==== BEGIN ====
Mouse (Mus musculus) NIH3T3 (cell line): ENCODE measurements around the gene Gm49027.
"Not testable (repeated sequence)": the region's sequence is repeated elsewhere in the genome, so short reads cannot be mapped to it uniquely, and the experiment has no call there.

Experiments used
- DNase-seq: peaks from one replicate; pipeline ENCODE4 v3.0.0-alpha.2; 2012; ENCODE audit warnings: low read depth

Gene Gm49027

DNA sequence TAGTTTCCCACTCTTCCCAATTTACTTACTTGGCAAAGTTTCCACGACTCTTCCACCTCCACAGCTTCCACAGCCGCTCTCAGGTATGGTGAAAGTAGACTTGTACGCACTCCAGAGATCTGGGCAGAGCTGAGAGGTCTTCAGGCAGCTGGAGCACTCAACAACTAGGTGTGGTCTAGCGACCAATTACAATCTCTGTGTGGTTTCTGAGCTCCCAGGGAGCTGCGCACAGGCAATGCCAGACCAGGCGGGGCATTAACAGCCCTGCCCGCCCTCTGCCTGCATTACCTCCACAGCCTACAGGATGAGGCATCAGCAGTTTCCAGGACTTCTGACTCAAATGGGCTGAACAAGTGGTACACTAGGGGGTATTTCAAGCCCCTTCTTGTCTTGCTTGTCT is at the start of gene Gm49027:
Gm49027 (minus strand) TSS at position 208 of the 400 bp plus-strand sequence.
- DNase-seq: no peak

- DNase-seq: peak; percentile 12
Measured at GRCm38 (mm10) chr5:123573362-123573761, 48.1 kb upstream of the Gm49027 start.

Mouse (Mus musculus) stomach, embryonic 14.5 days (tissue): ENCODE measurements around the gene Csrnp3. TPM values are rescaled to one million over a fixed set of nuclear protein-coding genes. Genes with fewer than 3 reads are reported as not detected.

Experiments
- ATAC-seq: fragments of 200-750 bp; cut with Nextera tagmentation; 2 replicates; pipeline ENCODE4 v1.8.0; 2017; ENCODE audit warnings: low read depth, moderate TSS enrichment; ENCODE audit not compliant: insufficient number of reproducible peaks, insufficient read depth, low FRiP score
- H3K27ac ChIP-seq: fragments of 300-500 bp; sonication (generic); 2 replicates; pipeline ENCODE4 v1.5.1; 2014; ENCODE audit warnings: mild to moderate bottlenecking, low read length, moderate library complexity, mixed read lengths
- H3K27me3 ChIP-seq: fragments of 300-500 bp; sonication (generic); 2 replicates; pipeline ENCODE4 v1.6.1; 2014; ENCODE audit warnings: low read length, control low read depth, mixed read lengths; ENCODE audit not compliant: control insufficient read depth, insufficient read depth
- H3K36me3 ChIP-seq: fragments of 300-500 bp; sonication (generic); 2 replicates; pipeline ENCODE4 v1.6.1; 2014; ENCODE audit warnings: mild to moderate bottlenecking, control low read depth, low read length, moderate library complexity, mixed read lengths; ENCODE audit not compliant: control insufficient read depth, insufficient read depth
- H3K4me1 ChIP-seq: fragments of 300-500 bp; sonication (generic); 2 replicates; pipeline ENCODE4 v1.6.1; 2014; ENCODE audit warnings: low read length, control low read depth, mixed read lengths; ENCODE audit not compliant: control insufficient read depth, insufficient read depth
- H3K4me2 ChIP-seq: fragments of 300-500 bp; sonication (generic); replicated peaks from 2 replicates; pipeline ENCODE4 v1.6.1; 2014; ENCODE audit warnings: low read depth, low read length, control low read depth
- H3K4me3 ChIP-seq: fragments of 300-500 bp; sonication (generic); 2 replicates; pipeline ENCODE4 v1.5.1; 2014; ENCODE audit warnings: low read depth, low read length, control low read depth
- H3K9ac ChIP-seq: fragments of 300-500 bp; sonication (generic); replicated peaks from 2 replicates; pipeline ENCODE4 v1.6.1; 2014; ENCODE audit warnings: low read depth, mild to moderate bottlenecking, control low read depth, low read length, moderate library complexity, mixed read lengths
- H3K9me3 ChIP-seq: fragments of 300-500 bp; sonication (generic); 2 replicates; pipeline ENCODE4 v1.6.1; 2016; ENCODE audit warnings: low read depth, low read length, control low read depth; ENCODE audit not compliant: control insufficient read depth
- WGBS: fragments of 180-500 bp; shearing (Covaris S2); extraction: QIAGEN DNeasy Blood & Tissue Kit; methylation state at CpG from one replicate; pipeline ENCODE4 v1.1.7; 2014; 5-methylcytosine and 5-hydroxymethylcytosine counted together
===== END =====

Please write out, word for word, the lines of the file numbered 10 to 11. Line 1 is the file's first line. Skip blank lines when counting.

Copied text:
Measured at GRCm38 (mm10) chr5:123573362-123573761, 48.1 kb upstream of the Gm49027 start.

Mouse (Mus musculus) stomach, embryonic 14.5 days (tissue): ENCODE measurements around the gene Csrnp3. TPM values are rescaled to one million over a fixed set of nuclear protein-coding genes. Genes with fewer than 3 reads are reported as not detected.